Is financial fear preventing you from making a career change? Do you wonder if you have to take a pay cut to leave clinical medicine? How much do nonclinical jobs pay, anyway?If you feel trapped by student loan debt or the perception that you won’t be able to make a good living as a nonclinical physician, but you desire to pivot into more fulfilling work - this episode is for you.In this episode of The Career Rx we’ll discuss:Myths and fears about pay cuts and nonclinical opportunitiesWhy getting an offer before you decide can change your perspectiveEntry level nonclinical careers, and their trajectoriesToday’s episode was inspired by this question from a listener:  “Is it worth it to take a big pay cut for a position in industry, just to ‘get in’...and then do some time and move on up?” Let’s have some real talk about whether it is ‘worth it’ to take a pay cut to make the kind of career shift or change that you hope to make - and, whether you have to take a pay cut at all!By the end of this episode, you’ll have a better understanding of nonclinical salaries, whether the fears around pay cuts are mostly myths, and the tradeoffs you may find in nonclinical career. In this Episode: [1:15] Have a question you’d like me to answer on a future episode? [4:00] Salary numbers don’t reflect your true compensation in a nonclinical job[5:47] A hematologist, a rheumatologist, and an anesthesiologist walk into a room[9:00] The ladder of opportunities for promotion in industry[11:30] What about all that student loan debt?[13:50] Breaking down some self limiting beliefsLinks and Resources: TransforMD - a life changing retreat for women physicians who want more from their careers and their lives - it’s time, right now!
Bad things happen in medicine. For too long, many physicians have felt alone and unsupported when - despite their best efforts - patients have a bad outcome. It’s a reason some leave the profession entirely. But this story will inspire you, and show an example of how this physician turned personal hardship into a new professional path. In this episode of The Career Rx we’ll discuss:How tragedy led to the creation of a valuable physician resourceLearning the niche and meeting the needs Shifting from a side gig to a full time professional callingToday’s special guest is Dr. Stacia Dearmin, a coach, a speaker and a consultant who provides support to physicians who have experienced adverse events or malpractice litigation. Listen as she shares the devastating event that changed her life, and her professional calling, forever. By the end of this uplifting episode, you’ll know that you can make something good out of your darkest times. In this Episode: [2:00] Dr. Stacia Dearmin’s story - how it all started[7:00] Realizing the need for education around physician malpractice lawsuits[12:15] From academics to public speaking and online courses[15:40] Stacia’s experience in The Branding Rx AND  The Speaking Rx course[18:00] It’s okay if success doesn't happen overnight[24:10] The evolution from a side project to a full profession[32:00] Keep yourself motivated with this one mindset shiftLinks and Resources: Dr. Stacia’s resourceswww.thrivephysician.comUse code "CAREERRX" for 10% off "Deposition Magic."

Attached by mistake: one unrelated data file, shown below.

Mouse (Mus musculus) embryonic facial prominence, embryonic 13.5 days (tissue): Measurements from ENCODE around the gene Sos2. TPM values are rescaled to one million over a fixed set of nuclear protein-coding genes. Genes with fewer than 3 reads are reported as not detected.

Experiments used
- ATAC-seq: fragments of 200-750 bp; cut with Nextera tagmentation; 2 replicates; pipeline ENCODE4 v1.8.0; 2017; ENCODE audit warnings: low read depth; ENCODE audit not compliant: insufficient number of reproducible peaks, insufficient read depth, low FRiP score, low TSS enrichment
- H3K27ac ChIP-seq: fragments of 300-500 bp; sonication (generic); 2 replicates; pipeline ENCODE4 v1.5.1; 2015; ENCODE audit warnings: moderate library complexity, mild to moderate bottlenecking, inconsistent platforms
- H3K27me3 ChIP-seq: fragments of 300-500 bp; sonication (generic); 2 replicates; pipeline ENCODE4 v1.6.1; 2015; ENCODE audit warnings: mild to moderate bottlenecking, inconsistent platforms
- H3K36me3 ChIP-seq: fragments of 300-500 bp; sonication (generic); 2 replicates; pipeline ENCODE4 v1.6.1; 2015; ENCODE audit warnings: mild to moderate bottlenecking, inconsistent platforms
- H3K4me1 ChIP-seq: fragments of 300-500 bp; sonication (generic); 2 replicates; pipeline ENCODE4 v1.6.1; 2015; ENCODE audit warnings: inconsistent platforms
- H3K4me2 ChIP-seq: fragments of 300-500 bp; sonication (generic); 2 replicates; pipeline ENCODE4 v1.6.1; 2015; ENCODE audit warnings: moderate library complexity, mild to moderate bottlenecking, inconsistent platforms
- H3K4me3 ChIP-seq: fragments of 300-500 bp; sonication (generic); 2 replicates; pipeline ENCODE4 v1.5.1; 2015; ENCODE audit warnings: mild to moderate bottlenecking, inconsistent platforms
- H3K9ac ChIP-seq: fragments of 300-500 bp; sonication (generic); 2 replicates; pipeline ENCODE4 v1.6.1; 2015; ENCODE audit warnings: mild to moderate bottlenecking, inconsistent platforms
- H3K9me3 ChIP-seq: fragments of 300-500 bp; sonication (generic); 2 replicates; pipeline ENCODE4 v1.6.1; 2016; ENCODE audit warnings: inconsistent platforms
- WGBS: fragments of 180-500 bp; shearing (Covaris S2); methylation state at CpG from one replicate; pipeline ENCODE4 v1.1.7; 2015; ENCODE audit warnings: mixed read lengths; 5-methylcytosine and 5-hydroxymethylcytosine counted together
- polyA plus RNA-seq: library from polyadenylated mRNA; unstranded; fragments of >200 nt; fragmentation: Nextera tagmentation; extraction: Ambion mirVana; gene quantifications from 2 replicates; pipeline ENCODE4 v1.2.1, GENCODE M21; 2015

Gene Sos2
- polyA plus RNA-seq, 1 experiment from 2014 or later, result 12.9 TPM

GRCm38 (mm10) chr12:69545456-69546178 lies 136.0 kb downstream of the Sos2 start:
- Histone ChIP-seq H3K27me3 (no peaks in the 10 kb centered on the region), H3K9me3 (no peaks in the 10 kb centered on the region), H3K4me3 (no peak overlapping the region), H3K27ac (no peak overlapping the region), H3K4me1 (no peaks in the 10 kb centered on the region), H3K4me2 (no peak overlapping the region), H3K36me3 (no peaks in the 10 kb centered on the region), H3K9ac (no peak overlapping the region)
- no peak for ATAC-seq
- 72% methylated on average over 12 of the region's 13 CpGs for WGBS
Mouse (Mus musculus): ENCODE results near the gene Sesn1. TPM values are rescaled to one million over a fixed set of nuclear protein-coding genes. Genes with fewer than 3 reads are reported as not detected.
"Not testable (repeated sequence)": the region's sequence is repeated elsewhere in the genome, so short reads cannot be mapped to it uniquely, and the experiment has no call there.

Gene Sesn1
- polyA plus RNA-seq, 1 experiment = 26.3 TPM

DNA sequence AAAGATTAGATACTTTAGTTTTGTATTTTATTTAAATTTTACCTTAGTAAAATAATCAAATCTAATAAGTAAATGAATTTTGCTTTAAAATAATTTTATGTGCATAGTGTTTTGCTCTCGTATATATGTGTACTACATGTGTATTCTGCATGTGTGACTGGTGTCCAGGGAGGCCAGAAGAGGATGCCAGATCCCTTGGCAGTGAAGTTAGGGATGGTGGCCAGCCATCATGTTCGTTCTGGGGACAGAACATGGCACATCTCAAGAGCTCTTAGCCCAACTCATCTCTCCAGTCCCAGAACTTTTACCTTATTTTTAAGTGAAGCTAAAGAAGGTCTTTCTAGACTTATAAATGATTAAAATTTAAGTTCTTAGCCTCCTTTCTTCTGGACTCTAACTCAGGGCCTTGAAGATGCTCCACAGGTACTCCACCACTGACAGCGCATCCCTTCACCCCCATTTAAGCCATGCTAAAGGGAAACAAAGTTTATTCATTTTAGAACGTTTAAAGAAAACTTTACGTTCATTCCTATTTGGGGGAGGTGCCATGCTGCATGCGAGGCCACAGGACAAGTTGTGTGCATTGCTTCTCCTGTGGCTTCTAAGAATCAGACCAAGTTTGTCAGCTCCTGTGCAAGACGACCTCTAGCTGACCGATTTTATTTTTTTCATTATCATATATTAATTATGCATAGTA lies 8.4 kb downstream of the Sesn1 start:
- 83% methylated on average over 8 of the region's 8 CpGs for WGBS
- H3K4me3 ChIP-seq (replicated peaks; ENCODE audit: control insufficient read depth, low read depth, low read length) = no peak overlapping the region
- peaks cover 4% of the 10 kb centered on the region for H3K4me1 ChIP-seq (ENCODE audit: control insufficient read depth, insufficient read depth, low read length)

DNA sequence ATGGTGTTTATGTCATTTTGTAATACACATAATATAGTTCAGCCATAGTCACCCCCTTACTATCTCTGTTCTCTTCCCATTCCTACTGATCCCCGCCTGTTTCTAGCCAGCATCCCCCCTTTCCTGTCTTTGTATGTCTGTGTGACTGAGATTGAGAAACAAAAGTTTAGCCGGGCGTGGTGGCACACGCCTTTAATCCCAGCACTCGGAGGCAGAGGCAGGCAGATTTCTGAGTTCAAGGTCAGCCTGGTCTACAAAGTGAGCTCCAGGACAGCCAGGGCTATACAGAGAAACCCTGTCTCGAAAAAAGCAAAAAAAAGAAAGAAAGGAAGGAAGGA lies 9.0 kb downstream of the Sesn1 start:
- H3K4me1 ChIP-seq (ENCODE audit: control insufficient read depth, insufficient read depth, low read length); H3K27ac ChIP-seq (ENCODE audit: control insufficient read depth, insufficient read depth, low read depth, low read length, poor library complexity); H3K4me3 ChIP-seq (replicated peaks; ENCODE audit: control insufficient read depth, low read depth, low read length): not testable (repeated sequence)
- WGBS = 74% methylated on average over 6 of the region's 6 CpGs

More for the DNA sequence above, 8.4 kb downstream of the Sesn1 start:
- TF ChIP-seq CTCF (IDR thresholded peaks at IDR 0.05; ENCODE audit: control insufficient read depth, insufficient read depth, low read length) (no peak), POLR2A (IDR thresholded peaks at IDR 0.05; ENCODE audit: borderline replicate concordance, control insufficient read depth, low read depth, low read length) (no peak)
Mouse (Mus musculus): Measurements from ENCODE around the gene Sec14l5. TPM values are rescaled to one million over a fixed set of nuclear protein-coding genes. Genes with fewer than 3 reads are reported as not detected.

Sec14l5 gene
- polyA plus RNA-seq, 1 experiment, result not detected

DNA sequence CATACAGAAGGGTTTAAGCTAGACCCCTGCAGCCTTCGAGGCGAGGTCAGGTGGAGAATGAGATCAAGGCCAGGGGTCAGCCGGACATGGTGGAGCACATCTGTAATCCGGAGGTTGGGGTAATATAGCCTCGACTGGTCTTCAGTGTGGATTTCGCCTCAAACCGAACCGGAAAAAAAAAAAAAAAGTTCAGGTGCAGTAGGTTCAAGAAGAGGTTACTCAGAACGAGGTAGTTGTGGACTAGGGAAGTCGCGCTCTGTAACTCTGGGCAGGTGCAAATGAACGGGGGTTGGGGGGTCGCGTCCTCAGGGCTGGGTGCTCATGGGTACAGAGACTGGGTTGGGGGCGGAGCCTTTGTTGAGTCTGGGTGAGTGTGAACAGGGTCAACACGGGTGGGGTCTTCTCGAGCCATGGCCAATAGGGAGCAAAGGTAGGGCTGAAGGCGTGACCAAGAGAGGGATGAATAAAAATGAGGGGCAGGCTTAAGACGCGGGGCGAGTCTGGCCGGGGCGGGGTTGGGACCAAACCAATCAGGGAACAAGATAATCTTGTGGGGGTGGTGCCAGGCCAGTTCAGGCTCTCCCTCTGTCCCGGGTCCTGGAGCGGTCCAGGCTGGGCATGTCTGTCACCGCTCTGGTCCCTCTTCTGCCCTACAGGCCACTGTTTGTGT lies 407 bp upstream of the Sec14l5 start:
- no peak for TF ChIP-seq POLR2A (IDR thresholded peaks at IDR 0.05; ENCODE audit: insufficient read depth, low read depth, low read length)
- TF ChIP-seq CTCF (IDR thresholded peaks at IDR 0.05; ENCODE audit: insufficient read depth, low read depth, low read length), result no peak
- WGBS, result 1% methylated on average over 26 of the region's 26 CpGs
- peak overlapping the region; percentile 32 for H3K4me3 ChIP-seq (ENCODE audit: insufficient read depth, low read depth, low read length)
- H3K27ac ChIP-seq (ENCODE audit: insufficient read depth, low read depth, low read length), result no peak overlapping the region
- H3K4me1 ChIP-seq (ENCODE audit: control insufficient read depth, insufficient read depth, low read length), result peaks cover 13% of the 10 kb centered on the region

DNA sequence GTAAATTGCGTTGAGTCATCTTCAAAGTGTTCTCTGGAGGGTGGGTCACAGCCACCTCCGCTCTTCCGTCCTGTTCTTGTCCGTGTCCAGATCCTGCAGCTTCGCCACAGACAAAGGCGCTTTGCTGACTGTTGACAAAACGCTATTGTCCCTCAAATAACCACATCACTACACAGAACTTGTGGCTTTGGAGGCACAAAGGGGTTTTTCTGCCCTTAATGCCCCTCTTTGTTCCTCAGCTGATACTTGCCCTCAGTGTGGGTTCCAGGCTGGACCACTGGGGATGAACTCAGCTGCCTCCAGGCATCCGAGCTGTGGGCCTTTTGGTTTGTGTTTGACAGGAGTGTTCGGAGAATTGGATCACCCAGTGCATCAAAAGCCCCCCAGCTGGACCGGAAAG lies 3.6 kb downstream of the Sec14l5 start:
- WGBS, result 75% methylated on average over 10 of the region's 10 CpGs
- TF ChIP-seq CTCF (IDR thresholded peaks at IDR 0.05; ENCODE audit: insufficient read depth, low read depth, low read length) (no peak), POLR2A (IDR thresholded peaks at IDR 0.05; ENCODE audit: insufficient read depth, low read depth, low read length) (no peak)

Is getting the job you want just a numbers game? Have you heard this - that if you just submit as many applications as possible, you’ll eventually get something? Maybe you feel you’ve already done that, maybe for a very long time, and it still isn’t working out?If you feel you’ve exhausted all your options, done everything you can, are totally frustrated, and ready to give up - this episode is for you.In this episode of The Career Rx we’ll discuss:Why successful applicants aren’t playing ‘the numbers game’Three things that are much more important than how many times you applyThe right and wrong ways to network Today’s we're going to be talking about why applying for the job you want is not the numbers game that you've been told. In fact, if you’re just blanketing the internet with applications, that's among the very reasons you're spending way too much time and energy doing the wrong things  - the things that aren’t getting you the results that you want!By the end of this episode, you’ll know how to play the job hunt game the right way. You’ll see how ‘long term’ thinking helps you take better actions in the short term. You’ll also be able to evaluate your current career transition plan, and see if you need to persevere OR press pause and make a totally new plan.In this Episode: [1:00] Wondering if you’ve sent out enough resumes, but running out of new places to submit an application? Start here. [3:00] The fix if you’re feeling burned out, bored, undervalued, or stuck in a toxic work environment - for female physicians only - my retreat in Mexico[6:50] Are you making one (or all) of these career transition mistakes?[10:00] This ‘long term’ strategy helps you take better ‘short term’ actions to get the job you want[13:30] Deliberate planning leads to deliberate results - tough love alert![14:00] Are you really out of options? I doubt it. But ask yourself these questions to be sure[17:50] Stop playing the numbers game - follow this game plan insteadLinks and Resources: TransforMD - a life changing retreat for women physicians who want more from their careers and their lives - it’s time, right now!Industry Insider - learn exactly how to land a rewarding nonclinical career without a new degree, connections on the inside, prior experience, or a pay cutThe Branding Rx 18 hours of CME, mastering digital strategies for advancing your career, building your business, and growing your professional brand